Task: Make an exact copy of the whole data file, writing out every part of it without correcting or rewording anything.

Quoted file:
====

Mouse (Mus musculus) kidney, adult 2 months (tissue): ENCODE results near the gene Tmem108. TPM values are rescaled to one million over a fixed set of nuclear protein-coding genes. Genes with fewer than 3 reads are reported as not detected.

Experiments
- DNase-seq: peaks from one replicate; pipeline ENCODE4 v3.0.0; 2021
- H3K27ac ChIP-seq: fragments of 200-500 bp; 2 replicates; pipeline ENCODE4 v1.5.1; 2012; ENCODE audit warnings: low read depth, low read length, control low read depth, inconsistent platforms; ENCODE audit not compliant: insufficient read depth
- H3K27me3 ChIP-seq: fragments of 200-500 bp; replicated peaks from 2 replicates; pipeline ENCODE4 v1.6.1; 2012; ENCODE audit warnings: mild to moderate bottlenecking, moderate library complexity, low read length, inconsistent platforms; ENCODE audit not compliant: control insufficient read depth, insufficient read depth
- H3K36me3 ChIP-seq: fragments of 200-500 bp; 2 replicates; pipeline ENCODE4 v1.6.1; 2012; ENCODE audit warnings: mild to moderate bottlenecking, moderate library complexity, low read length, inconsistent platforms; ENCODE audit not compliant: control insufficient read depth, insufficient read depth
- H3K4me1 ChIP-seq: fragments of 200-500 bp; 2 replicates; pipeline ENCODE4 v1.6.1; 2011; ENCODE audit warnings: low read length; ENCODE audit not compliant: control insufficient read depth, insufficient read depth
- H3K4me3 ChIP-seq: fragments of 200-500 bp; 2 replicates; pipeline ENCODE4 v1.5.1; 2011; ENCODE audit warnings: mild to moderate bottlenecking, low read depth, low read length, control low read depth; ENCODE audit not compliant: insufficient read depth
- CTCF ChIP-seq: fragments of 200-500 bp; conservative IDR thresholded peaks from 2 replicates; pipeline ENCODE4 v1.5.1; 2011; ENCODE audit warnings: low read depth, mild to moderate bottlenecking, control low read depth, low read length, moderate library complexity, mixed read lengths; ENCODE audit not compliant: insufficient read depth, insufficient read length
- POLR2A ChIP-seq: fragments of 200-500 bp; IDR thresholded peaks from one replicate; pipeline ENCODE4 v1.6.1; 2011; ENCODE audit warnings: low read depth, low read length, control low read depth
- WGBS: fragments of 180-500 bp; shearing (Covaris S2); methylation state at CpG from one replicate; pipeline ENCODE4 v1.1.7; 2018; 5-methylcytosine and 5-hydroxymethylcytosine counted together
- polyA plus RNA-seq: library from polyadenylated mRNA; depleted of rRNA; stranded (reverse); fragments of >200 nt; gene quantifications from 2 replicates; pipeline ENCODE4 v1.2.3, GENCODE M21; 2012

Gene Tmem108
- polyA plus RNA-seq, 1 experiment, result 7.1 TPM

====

Mouse (Mus musculus) kidney, adult 2 months (tissue): ENCODE results near the gene Tmem108. TPM values are rescaled to one million over a fixed set of nuclear protein-coding genes. Genes with fewer than 3 reads are reported as not detected.

Experiments
- DNase-seq: peaks from one replicate; pipeline ENCODE4 v3.0.0; 2021
- H3K27ac ChIP-seq: fragments of 200-500 bp; 2 replicates; pipeline ENCODE4 v1.5.1; 2012; ENCODE audit warnings: low read depth, low read length, control low read depth, inconsistent platforms; ENCODE audit not compliant: insufficient read depth
- H3K27me3 ChIP-seq: fragments of 200-500 bp; replicated peaks from 2 replicates; pipeline ENCODE4 v1.6.1; 2012; ENCODE audit warnings: mild to moderate bottlenecking, moderate library complexity, low read length, inconsistent platforms; ENCODE audit not compliant: control insufficient read depth, insufficient read depth
- H3K36me3 ChIP-seq: fragments of 200-500 bp; 2 replicates; pipeline ENCODE4 v1.6.1; 2012; ENCODE audit warnings: mild to moderate bottlenecking, moderate library complexity, low read length, inconsistent platforms; ENCODE audit not compliant: control insufficient read depth, insufficient read depth
- H3K4me1 ChIP-seq: fragments of 200-500 bp; 2 replicates; pipeline ENCODE4 v1.6.1; 2011; ENCODE audit warnings: low read length; ENCODE audit not compliant: control insufficient read depth, insufficient read depth
- H3K4me3 ChIP-seq: fragments of 200-500 bp; 2 replicates; pipeline ENCODE4 v1.5.1; 2011; ENCODE audit warnings: mild to moderate bottlenecking, low read depth, low read length, control low read depth; ENCODE audit not compliant: insufficient read depth
- CTCF ChIP-seq: fragments of 200-500 bp; conservative IDR thresholded peaks from 2 replicates; pipeline ENCODE4 v1.5.1; 2011; ENCODE audit warnings: low read depth, mild to moderate bottlenecking, control low read depth, low read length, moderate library complexity, mixed read lengths; ENCODE audit not compliant: insufficient read depth, insufficient read length
- POLR2A ChIP-seq: fragments of 200-500 bp; IDR thresholded peaks from one replicate; pipeline ENCODE4 v1.6.1; 2011; ENCODE audit warnings: low read depth, low read length, control low read depth
- WGBS: fragments of 180-500 bp; shearing (Covaris S2); methylation state at CpG from one replicate; pipeline ENCODE4 v1.1.7; 2018; 5-methylcytosine and 5-hydroxymethylcytosine counted together
- polyA plus RNA-seq: library from polyadenylated mRNA; depleted of rRNA; stranded (reverse); fragments of >200 nt; gene quantifications from 2 replicates; pipeline ENCODE4 v1.2.3, GENCODE M21; 2012

Gene Tmem108
- polyA plus RNA-seq, 1 experiment, result 7.1 TPM